You read my mind

Every year, IBM Corp.’s Almaden Research Center, in San Jose, Calif., hosts a day where scientists and technologists from various companies mix with the media and present some of their latest work.

This year’s event was titled New Paradigms in Using Computers; the subhead was Extreme User Interfaces. My vote for the most unusual presentation goes to Kevin Wheeler, lead of the Extension of the Human Senses Group at NASA Ames Research Center in Mountain View, Calif.

Wheeler is working on ways to “integrate machines with humans.” At the far end of that spectrum are systems that monitor brain activity in order to manipulate objects — say steering a Mars lander — by merely focusing on them. NASA seeks eventually to develop “silent communications” between people by enabling them to read each other’s minds.

The first stage is called EMG (electromyogram), a noninvasive method that entails attaching electrodes to the top of the skin, rather than implanting them. ( Wheeler had a practical tip for other researchers: It is much easier to get volunteers for noninvasive experiments. I bet.)

The electrodes sense and measure activity in muscles as they contract by creating, in essence, a database of the muscle movements. The system knows, for example, that in touch typing the movement of the left index finger from the F-key to the T key is discrete and unique. The same goes for tracking the muscles as someone manipulates a joystick.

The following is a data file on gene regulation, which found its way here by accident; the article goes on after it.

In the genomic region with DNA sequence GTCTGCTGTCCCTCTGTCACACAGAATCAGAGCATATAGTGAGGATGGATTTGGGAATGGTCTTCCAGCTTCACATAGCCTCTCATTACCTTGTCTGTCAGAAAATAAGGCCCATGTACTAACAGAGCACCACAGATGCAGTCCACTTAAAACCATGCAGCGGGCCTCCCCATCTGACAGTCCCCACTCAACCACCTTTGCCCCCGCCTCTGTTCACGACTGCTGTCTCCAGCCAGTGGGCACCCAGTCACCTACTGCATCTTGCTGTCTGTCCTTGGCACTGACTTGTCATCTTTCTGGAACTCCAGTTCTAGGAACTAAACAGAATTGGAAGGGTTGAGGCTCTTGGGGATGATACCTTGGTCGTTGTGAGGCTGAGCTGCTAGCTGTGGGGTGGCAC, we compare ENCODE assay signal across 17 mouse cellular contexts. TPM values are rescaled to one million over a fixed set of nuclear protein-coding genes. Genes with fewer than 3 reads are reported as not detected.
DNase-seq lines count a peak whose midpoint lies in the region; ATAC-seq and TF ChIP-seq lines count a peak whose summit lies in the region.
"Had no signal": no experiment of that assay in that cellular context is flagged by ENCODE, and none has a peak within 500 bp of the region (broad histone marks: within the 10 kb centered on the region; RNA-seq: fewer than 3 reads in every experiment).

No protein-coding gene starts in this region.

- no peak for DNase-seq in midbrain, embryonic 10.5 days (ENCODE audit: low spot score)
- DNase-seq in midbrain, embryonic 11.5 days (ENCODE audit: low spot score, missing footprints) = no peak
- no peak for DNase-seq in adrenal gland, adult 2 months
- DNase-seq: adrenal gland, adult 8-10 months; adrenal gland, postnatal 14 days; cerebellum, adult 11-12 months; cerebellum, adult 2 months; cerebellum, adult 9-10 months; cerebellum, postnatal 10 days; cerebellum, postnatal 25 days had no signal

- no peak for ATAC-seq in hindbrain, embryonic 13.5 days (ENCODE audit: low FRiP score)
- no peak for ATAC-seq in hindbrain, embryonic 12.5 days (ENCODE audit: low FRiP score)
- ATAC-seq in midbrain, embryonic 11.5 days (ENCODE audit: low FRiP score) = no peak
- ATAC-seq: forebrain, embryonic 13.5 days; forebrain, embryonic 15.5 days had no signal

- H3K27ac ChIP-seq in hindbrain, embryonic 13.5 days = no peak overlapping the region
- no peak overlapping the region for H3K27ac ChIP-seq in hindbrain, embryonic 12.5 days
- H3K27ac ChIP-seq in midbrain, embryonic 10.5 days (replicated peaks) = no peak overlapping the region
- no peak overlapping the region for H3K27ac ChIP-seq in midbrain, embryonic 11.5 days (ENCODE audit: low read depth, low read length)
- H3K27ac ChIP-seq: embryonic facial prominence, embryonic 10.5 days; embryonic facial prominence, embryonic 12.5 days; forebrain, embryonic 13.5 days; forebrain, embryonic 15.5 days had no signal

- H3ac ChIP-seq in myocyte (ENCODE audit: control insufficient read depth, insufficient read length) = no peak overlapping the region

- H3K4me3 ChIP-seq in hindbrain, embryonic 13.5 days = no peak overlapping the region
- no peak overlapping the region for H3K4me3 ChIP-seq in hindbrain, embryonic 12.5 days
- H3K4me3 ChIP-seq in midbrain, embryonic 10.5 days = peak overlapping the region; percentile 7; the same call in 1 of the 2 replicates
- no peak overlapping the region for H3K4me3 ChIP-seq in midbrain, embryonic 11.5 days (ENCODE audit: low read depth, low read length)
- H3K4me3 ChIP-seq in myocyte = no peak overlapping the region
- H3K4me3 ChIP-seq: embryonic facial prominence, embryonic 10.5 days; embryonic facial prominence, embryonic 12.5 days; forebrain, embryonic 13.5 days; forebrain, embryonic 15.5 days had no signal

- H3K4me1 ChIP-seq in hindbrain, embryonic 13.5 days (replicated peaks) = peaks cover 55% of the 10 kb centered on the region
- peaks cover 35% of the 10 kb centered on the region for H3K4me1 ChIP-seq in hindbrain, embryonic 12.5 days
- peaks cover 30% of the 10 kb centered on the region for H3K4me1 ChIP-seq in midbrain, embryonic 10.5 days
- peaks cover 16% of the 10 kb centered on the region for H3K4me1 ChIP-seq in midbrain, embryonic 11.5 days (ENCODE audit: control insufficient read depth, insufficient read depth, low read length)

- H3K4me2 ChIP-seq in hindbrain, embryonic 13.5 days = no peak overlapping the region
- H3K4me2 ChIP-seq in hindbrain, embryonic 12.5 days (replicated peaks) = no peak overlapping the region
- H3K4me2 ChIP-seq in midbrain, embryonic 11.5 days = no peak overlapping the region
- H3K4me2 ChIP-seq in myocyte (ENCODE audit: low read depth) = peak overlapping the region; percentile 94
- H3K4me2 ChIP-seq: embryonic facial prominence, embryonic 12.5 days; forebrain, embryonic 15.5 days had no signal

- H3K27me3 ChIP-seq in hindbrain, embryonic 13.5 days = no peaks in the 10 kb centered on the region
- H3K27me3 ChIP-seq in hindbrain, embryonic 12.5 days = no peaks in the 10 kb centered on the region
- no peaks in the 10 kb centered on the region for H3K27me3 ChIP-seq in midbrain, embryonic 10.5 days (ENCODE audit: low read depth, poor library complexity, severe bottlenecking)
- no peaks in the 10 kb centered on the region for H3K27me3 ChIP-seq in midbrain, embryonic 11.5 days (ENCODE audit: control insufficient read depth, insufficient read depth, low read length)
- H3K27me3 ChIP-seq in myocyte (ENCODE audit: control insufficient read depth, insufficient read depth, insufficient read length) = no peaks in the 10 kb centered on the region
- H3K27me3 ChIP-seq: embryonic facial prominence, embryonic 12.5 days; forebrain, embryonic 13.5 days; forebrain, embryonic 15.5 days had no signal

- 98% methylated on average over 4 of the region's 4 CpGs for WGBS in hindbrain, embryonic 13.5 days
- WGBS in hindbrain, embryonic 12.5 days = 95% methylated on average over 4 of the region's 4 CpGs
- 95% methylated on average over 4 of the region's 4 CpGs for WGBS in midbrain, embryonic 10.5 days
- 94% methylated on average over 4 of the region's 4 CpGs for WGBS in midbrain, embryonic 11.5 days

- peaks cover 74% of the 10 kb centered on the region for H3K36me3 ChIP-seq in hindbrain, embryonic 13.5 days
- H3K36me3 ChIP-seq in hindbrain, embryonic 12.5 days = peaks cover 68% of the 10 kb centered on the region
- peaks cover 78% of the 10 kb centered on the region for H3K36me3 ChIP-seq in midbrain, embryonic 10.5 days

EMG has allowed researchers to create a virtual joystick and a virtual keyboard. The technology will allow interplanetary explorers not only to manipulate a vehicle by moving his or her hand, but even to type messages by moving fingers as if there really were a keyboard beneath them. On a more practical level, there are plenty of hostile environments right here on Earth where the technology could be useful.

To eliminate the need to even attach electrodes to the skin, NASA is also developing electrodes that sense the electric field coming out of the body so that in the future they can be implanted in a shirt, a glove, or even a baseball cap.

The next step gets scary. EEG (electroencephalogram) measures brain activity. So far in early experiments, NASA has been able to get volunteers to move a cursor on the screen merely by thinking left or right, up or down. This goes beyond bio feedback, Wheeler was quick to add.

Here’s how it works: 128 sensors are attached externally to the brain. When a person begins an activity, the electrodes monitor and record the brain waves, provided that the associated activities, such as moving a cursor, are very focused.

Finally, combining EMG with EEG and a limited vocabulary consisting perhaps of commands and responses, two astronauts could talk to each other just by thinking.

There’s more, but, Wheeler said in the mysterious way of government folks, “I can’t go in to it.”

If you want to learn more, however, go to Wheeler’s home page at

Send me e-mail at